Mexican Banks Pass Stress Test for ’Severe’ Shocks, IMF Says

Stress tests conducted on Mexico’s banking system suggest it is able to withstand “severe” shocks, the International Monetary Fund said.

Mexican authorities will need to remain vigilant as risks of spillover from global crises remain, the IMF said in a report published on its website.

High concentration in Mexico’s financial system and foreign ownership of major banks pose “important” challenges, according to a summary of the IMF’s study of Mexico’s financial sector. The seven largest financial companies managed about three quarters of total financial assets in June 2011, the report said.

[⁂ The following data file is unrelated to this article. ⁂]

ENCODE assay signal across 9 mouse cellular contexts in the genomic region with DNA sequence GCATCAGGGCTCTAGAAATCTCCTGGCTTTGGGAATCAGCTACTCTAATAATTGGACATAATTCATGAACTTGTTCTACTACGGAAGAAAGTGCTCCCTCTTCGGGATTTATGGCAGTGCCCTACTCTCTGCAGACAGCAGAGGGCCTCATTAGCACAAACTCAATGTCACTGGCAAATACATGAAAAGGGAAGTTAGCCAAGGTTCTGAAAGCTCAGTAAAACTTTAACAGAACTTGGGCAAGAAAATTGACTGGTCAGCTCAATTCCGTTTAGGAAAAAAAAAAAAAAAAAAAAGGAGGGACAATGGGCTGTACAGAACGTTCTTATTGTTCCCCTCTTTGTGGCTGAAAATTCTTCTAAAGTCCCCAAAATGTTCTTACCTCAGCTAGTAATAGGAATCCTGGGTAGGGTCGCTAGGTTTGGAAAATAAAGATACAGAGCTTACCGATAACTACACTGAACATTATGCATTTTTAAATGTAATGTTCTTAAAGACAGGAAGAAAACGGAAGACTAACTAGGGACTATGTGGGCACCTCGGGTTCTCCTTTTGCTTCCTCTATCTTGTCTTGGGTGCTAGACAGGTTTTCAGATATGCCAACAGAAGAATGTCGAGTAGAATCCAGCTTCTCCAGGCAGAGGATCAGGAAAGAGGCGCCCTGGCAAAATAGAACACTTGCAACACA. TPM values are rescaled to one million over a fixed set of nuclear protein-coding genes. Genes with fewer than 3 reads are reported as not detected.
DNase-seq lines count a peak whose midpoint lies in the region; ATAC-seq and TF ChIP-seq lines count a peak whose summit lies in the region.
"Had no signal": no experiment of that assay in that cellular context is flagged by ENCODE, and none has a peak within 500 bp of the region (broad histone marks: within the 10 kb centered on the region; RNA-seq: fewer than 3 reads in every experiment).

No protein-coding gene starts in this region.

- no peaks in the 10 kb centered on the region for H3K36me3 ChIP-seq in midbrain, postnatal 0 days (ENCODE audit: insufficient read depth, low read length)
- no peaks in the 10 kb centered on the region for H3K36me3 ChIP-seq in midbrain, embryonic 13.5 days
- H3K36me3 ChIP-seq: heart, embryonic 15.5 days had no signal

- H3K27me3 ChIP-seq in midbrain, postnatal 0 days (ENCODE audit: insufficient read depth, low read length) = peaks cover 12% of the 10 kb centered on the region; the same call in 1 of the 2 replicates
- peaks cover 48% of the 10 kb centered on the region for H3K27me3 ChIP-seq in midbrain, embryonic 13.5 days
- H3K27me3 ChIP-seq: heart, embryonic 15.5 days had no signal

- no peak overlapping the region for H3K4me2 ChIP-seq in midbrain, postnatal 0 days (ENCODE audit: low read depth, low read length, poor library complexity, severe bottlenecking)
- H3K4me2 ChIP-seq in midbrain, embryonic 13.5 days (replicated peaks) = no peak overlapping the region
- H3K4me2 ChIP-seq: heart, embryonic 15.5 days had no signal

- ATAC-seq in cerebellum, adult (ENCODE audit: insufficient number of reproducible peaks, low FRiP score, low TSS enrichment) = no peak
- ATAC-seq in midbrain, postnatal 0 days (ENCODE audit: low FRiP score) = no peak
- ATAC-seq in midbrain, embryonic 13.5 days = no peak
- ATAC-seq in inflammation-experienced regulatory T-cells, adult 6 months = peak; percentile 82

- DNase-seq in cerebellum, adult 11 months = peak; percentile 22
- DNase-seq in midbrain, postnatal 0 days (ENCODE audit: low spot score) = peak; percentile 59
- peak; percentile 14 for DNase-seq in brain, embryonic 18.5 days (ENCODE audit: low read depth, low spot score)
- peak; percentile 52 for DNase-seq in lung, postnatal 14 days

Latin America’s second-largest economy should establish a fixed term for the president of its banking commission and adjust the composition of its board, the IMF said.

Mexico’s economy will grow 3.5 percent this year, according to the Finance Ministry. Central bank Governor Agustin Carstens said in a March 23 interview that gross domestic product will likely expand at the top end of the bank’s 3 percent to 4 percent target range after data in the first few months of the year were better-than-forecast.

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